WEST LAFAYETTE — Michigan needed 30 seconds to establish the tone.
On the opening possession, Texas Southern’s John Walker III air-balled a 3-pointer. Back on the other end, freshman center Hunter Dickinson caught an entry pass deep in the paint and effortlessly dropped in a jump hook.
The game would never be that close again.
The Wolverines (21-4 overall, 14-3 Big Ten) raced out to a 7-0 start and never looked back, dispatching the overwhelmed Tigers (17-8), 82-66, and earning a matchup against eighth-seeded LSU in the Round of 32 on Monday.
“I like how we came out aggressive,” graduate transfer guard Mike Smith said. “We played defense. We played really hard.”
Nothing got any easier for Texas Southern after the game’s opening sequence. Michigan’s defense blanketed the Tigers’ attack, never allowing them to gain momentum. Through 10 minutes, Texas Southern had just 10 points; in the opening 20 minutes, the Tigers shot a shoddy 28% from the field.
As the game progressed, the sheer talent disparity widened the gap on the scoreboard. Again without senior forward Isaiah Livers, who remains out indefinitely with a stress fracture in his foot, Michigan received contributions from up and down the roster. Eight different players scored over four points, with four in double-figures. It’s the sort of balanced effort the Wolverines will need to make a deep run.
“Offensively, we did a really good job of sharing the basketball,” Michigan coach Juwan Howard said. “If you look at the numbers, each and every guy got an opportunity to shoot a shot when the shot is open, make a play for others.”
Senior guard Eli Brooks drilled two 3-pointers in quick succession to ignite the offense. Freshman guard Zeb Jackson followed with an early spark of his own off the bench, draining a pair of deep 3-pointers — the first ones of his collegiate career. After starting 0-of-5 from the field, Smith, too, rediscovered his knack, tallying nine first-half points.
“It’s all hands on deck,” Howard said. “If you stay ready, you don’t have to get ready.”
Michigan’s ability to neutralize Texas Southern’s greatest strength prevented the Tigers from getting back into the game. The 16-seed entered boasting a formidable interior presence, ranking 32nd in rebounding margin. The Wolverines’ sizeable height advantage all but nullified the benefits the Tigers typically reap on the glass, with 37 rebounds to Texas Southern’s 28.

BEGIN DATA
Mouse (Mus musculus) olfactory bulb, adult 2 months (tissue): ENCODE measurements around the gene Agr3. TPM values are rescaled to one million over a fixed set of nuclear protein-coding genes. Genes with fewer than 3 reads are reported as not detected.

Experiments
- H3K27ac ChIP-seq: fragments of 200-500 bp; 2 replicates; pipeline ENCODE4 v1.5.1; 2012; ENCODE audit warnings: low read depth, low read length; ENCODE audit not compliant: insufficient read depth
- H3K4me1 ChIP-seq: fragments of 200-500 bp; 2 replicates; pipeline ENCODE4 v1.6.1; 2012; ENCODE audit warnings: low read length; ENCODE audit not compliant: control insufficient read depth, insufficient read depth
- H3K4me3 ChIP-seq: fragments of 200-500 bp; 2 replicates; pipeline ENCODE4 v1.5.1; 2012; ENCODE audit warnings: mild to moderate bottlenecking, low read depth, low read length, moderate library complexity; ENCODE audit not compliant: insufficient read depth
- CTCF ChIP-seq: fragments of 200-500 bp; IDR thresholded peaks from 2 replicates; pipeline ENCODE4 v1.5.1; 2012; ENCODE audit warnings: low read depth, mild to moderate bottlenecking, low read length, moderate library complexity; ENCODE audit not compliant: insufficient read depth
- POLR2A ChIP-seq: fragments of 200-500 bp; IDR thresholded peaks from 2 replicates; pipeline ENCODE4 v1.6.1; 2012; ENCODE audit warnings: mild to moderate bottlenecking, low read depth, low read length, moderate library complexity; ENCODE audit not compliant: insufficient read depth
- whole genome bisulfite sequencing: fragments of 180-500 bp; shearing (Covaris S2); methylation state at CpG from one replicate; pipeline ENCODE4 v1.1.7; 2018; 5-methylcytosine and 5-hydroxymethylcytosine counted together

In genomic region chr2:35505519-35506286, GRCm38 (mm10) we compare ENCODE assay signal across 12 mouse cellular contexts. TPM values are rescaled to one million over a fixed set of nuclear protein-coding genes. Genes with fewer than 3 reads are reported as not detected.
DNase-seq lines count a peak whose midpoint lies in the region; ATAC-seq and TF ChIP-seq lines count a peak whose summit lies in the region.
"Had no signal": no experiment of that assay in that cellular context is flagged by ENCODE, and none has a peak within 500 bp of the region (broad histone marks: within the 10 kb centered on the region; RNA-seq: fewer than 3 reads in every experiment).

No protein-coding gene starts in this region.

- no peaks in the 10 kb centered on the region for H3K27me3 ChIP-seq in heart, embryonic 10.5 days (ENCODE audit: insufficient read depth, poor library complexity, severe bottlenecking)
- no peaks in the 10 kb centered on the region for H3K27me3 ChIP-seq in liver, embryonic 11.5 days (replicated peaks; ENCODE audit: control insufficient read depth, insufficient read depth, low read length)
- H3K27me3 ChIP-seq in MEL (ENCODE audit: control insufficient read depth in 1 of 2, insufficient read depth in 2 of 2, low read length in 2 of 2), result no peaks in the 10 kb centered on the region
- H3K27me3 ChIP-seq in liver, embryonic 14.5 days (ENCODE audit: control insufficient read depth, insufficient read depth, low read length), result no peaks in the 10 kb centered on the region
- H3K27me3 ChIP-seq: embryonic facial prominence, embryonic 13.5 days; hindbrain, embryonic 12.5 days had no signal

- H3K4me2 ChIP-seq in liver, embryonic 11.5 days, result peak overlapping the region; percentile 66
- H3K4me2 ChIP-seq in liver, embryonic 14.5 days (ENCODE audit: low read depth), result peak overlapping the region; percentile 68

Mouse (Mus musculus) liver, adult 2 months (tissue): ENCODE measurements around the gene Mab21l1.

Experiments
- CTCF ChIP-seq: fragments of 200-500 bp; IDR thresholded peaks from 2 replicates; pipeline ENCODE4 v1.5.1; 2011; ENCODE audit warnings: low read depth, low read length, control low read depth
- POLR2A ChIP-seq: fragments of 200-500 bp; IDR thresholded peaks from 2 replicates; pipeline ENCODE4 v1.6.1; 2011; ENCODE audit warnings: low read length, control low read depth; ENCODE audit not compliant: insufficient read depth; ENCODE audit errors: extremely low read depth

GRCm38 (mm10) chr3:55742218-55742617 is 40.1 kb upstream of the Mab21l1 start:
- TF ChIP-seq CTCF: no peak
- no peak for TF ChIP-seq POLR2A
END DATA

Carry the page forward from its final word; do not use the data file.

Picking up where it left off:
The Tigers, languishing, closed the first half in the same fashion as it began — with an air-balled 3-pointer. Michigan waltzed into the locker room up 18.
As Texas Southern attempted to salvage its sinking season, Michigan stomped on its throat. A corner 3-pointer from junior forward Brandon Johns Jr. pushed the lead to a game-high 24 points with over 15 minutes left to play. The basket capped off a 13-7 spurt to open the half, the Wolverines maintaining their first-half dominance.
Besides guard Michael Weathers, who dropped a game-high 24 points, the Tigers managed to shoot just 33% from the field.
In the final minutes, Texas Southern deployed an aggressive press. One that, for a few fleeting moments, placed the inevitability of a Michigan victory in doubt, the deficit trimmed to as little as 12.
“That’s what this year is all about,” Howard said. “You’re always going to get teams’ best. You’ve just got to be ready to go out there and compete and our guys did a really good job of competing.”
For the Wolverines, the final five minutes seemed to last an eternity. While a 1-seed topping a 16-seed is all but a formality, the game nonetheless served as a reminder the NCAA Tournament makes no guarantees.
Now, as a date with red-hot LSU awaits on Monday, that message becomes all the more relevant.
“A win is a win,” Smith said. “But at the end of the day, it’s just one game at a time.”